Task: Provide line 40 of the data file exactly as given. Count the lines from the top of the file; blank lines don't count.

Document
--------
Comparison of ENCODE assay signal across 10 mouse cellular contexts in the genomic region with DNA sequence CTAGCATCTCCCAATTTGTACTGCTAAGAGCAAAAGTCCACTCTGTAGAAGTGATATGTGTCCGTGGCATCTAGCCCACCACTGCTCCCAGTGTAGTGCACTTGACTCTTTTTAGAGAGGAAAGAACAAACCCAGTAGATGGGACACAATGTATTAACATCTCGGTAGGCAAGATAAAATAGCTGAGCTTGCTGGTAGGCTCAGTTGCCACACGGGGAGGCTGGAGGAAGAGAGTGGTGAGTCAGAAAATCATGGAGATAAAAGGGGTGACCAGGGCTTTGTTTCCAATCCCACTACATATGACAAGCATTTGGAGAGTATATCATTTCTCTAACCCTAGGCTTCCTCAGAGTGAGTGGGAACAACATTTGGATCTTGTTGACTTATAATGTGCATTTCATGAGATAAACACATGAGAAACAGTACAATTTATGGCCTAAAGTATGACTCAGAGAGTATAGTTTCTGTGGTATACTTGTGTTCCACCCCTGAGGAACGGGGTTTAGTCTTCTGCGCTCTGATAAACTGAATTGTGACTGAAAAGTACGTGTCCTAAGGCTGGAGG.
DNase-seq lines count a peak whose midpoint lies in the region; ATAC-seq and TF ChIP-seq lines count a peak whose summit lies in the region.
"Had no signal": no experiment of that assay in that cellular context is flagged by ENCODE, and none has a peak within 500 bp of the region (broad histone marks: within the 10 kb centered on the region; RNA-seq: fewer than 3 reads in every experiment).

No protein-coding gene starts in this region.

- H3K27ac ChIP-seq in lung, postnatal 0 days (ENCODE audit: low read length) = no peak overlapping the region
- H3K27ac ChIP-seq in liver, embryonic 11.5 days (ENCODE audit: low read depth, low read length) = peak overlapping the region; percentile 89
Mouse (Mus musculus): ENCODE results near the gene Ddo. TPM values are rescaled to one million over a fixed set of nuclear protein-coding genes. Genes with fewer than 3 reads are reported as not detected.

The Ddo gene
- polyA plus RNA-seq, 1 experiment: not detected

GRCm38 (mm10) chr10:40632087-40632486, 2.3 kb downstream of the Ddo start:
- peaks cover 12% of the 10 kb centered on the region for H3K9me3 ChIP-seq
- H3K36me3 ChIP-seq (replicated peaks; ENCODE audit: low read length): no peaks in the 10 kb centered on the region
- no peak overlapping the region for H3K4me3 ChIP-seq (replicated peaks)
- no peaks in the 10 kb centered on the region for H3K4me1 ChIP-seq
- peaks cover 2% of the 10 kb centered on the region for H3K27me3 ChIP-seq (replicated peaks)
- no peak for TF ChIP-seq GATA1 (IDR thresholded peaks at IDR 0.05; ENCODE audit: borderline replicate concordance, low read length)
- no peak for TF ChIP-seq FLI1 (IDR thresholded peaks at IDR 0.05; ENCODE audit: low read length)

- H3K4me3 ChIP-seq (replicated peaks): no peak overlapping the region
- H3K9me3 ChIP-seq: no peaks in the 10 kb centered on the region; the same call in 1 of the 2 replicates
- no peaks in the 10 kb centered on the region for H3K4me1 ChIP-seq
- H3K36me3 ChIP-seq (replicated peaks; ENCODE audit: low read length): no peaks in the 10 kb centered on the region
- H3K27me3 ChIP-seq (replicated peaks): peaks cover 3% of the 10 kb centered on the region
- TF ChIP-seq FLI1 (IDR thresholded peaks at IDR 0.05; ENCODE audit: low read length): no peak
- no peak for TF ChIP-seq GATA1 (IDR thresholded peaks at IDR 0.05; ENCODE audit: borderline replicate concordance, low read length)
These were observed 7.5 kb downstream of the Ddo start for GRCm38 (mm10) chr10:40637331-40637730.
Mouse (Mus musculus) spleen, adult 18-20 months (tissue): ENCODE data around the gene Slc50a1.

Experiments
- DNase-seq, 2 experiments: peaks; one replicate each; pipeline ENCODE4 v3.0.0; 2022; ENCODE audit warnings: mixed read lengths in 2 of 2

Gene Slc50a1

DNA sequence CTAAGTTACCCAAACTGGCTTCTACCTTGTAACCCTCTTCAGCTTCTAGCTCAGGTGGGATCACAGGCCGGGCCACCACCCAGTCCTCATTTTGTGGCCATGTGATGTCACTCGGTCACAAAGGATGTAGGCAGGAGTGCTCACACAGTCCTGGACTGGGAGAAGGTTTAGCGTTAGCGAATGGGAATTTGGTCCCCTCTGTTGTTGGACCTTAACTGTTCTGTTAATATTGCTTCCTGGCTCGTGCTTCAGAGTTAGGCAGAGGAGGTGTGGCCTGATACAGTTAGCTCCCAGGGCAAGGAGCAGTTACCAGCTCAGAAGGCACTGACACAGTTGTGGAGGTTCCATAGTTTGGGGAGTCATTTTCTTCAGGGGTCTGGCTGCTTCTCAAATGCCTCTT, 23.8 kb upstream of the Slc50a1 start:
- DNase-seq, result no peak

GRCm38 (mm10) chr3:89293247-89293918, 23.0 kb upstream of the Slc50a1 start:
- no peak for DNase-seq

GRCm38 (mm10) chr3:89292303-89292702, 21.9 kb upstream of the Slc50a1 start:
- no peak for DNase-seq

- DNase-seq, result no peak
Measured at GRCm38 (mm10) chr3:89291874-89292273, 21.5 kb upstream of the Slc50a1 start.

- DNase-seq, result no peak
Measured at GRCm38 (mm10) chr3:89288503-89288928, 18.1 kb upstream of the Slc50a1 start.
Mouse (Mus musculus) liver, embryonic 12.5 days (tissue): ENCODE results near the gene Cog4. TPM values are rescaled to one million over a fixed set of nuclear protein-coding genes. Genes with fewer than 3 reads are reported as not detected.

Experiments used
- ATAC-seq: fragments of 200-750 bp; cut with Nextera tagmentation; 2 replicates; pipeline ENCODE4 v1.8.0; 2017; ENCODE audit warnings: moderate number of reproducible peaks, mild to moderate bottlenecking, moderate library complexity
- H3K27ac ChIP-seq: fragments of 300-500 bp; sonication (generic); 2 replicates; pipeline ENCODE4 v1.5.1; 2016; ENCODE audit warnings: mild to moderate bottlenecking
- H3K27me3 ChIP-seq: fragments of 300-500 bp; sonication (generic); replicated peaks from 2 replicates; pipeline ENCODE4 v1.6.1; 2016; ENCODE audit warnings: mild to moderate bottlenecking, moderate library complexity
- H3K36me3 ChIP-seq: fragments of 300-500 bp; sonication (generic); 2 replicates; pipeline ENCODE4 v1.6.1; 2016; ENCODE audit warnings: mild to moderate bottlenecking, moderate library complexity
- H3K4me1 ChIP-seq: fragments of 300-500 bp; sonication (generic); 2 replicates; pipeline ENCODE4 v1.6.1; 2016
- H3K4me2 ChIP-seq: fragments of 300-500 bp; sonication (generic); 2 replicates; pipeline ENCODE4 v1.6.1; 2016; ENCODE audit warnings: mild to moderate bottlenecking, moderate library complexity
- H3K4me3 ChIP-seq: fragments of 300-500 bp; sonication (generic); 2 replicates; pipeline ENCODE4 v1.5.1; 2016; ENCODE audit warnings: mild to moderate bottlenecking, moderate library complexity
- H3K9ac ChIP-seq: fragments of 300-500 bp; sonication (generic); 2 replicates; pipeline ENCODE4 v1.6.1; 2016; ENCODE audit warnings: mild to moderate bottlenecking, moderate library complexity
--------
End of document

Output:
Mouse (Mus musculus) liver, embryonic 12.5 days (tissue): ENCODE results near the gene Cog4. TPM values are rescaled to one million over a fixed set of nuclear protein-coding genes. Genes with fewer than 3 reads are reported as not detected.